PA 12 40% Glass Filled is a polyamide powder loaded with glass spheres that make it stiff and dimensionally stable. However, the glass filler makes it brittle, significantly decreasing impact and tensile strengths. The glass spheres also make PA 12 40% Glass Filled parts much heavier than those made with any other AM material. PA 12 40% Glass Filled is a good choice when stiffness and temperature resistance are required.
PA 12 Carbon Filled is an anthracite grey nylon characterised by extreme stiffness and high temperature resistance, coupled with electric conductivity properties and light weight. Carbon-fibre filler provides different mechanical properties based on the considered three axis direction.
PA 12 Flex Black is a black/ anthracite nylon characterised by excellent flexibility and impact resistance. PA 12 Flex black combines positive properties of PA12 and PP. Strength and stiffness is similar to PA 12 with tensile strength of 48MPa. The elongation is comparable to that of unfilled PP with EB of 2-21% vs. 6-24%
TPU-88A is a thermoplastic polyurethane (TPU) that combines rubber-like elasticity and elongation with good abrasion and impact resistance. EB for TPU-88A is 450-570%
SL uses photopolymers, thermoset resins cured with ultraviolet (UV) light. It offers the broadest material selection with a large range of tensile strengths, tensile and flexural moduli, and EBs. Note that the impact strengths and HDTs are generally much lower than those of common injection-moulded plastics. The range of materials also offers options for colour and opacity. Combined with good surface finish and high feature resolution, SL can produce parts that mimic injection moulding in terms of performance and appearance.
The photopolymers are hygroscopic and UV sensitive, which may alter the dimensions and performance of the part over time. Exposure to moisture and UV light will alter the appearance, size and mechanical properties. For a visual comparison of SL material properties, see Chart 7 for heat deflection Chart 8 for elongation at break and Chart 9 for tensile strength.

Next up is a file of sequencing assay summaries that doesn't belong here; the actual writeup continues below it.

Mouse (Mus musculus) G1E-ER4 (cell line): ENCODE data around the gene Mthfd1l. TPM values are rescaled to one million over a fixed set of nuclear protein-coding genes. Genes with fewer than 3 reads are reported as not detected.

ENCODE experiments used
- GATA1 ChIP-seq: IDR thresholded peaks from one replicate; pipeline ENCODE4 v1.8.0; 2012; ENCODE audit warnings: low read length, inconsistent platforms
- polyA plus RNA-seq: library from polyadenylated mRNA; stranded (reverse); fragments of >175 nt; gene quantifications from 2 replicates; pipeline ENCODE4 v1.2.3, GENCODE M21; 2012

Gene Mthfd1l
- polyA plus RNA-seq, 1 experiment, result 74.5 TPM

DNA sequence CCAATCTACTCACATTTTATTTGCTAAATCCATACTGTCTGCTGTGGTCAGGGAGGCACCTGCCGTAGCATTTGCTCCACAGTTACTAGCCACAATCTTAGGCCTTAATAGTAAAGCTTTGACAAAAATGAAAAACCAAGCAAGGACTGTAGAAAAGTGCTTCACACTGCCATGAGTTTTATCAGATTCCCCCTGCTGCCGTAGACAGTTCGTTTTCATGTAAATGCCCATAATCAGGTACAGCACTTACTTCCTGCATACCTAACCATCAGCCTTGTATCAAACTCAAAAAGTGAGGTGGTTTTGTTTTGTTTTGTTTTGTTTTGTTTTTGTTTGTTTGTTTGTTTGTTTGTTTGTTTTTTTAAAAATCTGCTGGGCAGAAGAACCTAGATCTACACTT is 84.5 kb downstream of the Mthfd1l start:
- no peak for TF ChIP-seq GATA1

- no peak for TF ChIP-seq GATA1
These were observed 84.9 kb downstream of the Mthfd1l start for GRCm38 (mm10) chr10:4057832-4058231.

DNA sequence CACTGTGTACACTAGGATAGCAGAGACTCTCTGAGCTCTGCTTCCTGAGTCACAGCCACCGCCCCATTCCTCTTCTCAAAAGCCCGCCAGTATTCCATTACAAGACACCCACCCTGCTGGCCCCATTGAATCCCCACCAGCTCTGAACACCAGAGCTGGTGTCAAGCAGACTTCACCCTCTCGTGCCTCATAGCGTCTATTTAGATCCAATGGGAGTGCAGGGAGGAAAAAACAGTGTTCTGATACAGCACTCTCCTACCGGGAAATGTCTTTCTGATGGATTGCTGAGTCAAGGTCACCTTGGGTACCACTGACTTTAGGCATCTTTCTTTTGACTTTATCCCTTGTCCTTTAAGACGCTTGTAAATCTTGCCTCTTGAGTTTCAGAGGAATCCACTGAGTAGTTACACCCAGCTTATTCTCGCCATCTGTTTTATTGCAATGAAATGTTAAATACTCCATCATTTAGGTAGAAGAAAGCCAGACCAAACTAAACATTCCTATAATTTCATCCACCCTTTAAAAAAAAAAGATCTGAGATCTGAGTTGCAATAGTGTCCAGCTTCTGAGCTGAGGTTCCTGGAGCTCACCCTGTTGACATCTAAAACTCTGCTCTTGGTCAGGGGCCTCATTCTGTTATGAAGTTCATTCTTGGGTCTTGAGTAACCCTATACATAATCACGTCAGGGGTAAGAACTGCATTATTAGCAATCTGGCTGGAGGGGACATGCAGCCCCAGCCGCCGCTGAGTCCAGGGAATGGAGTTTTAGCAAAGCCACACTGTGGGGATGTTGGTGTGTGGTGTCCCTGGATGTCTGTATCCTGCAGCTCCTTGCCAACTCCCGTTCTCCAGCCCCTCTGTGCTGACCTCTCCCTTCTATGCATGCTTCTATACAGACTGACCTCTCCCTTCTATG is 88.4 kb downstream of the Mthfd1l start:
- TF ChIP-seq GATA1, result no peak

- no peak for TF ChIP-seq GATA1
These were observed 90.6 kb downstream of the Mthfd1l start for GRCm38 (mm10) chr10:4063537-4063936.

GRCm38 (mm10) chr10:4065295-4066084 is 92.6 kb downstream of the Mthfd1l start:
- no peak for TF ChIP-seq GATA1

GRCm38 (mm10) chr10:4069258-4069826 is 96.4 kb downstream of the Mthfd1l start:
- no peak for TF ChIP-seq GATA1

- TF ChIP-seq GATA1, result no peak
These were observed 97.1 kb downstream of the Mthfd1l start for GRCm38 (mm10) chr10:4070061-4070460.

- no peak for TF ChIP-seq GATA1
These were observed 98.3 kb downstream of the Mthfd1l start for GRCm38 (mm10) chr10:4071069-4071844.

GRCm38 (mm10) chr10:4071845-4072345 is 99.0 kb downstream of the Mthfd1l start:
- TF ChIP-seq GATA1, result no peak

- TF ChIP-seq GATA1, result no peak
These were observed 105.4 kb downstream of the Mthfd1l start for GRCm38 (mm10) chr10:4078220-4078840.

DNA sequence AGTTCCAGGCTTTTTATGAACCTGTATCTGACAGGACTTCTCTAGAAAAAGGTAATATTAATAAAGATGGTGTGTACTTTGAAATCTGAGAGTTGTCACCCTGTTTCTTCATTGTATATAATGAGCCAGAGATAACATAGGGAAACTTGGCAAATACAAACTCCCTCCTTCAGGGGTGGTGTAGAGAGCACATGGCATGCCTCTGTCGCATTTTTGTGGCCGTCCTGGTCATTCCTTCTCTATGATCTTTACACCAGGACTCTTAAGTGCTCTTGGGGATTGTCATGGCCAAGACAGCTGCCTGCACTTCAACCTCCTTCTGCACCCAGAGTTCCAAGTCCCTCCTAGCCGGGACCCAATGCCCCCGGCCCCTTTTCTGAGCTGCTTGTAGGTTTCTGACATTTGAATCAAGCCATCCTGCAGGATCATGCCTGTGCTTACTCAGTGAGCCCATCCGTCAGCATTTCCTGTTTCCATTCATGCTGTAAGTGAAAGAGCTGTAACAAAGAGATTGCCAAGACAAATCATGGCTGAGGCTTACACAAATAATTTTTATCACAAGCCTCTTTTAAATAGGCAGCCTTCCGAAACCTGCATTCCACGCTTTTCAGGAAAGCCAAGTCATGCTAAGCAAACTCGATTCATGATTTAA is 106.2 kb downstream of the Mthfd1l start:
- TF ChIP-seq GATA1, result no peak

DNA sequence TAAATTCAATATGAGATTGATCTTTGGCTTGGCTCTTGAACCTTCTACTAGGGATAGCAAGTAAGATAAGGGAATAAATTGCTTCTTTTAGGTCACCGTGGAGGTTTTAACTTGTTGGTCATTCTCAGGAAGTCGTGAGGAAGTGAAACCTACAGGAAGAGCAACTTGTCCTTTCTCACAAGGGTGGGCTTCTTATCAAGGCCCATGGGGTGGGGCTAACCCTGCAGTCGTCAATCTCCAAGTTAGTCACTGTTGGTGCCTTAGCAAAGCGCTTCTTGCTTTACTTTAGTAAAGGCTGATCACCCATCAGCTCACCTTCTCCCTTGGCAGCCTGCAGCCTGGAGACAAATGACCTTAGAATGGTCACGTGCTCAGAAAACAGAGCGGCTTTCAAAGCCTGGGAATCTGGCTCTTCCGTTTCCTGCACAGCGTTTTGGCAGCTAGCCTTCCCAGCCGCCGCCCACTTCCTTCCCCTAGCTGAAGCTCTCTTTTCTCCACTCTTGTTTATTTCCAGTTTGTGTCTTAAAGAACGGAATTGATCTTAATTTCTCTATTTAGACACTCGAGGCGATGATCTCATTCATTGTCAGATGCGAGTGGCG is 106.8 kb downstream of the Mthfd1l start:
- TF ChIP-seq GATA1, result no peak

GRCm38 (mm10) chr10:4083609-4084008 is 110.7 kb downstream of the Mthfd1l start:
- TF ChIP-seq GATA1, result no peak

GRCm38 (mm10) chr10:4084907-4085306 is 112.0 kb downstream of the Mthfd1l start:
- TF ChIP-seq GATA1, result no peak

ABS-Like White (Accura Xtreme White 200) is a widely used SL material. In terms of flexibility and strength, it falls between polypropylene and ABS, which makes it a good choice for snap fits, master patterns and demanding applications. Xtreme is a durable SL material; it has a very high impact strength (64 J/M.) and a high EB (20%) while mid-range in strength and
stiffness. However, its HDT (47°c) is the lowest of the SL materials.
Compared to the average value for injection-moulded ABS, Xtreme can have a slightly higher tensile strength (45 MPa - 50 MPa) but slightly lower EB (20% vs. 30%).Under a flexing load, Xtreme is 26% less rigid, and its impact strength is 70% lower.
ABS-Like Grey (Accura Xtreme Grey) is similar to polypropylene (PP)/ABS and is a tough, durable material. It is very suitable for snap fits, assemblies and demanding applications and it is characterised by its grey colour.
ABS-Like Translucent/ Clear (WaterShed) offers a unique combination of low moisture absorption (0.35%) and near-colourless transparency – secondary operations will be required to get the material completely clear, and it will also retain a very light blue hue aſterward. While good for general-purpose applications and pattern-making, WaterShed is the best choice for flow-visualisation models, light pipes and lenses. Watershed’s tensile strength and EB are among the highest of 3D-printed, thermoplastic-like materials, which makes it tough and durable. Compared to average injection-moulded ABS values, Watershed offers a slightly higher tensile strength (53.6 MPa vs 42 MPa), but falls short in EB (15.5% vs. 30%) and HDT at 50 °C -> 54 °C.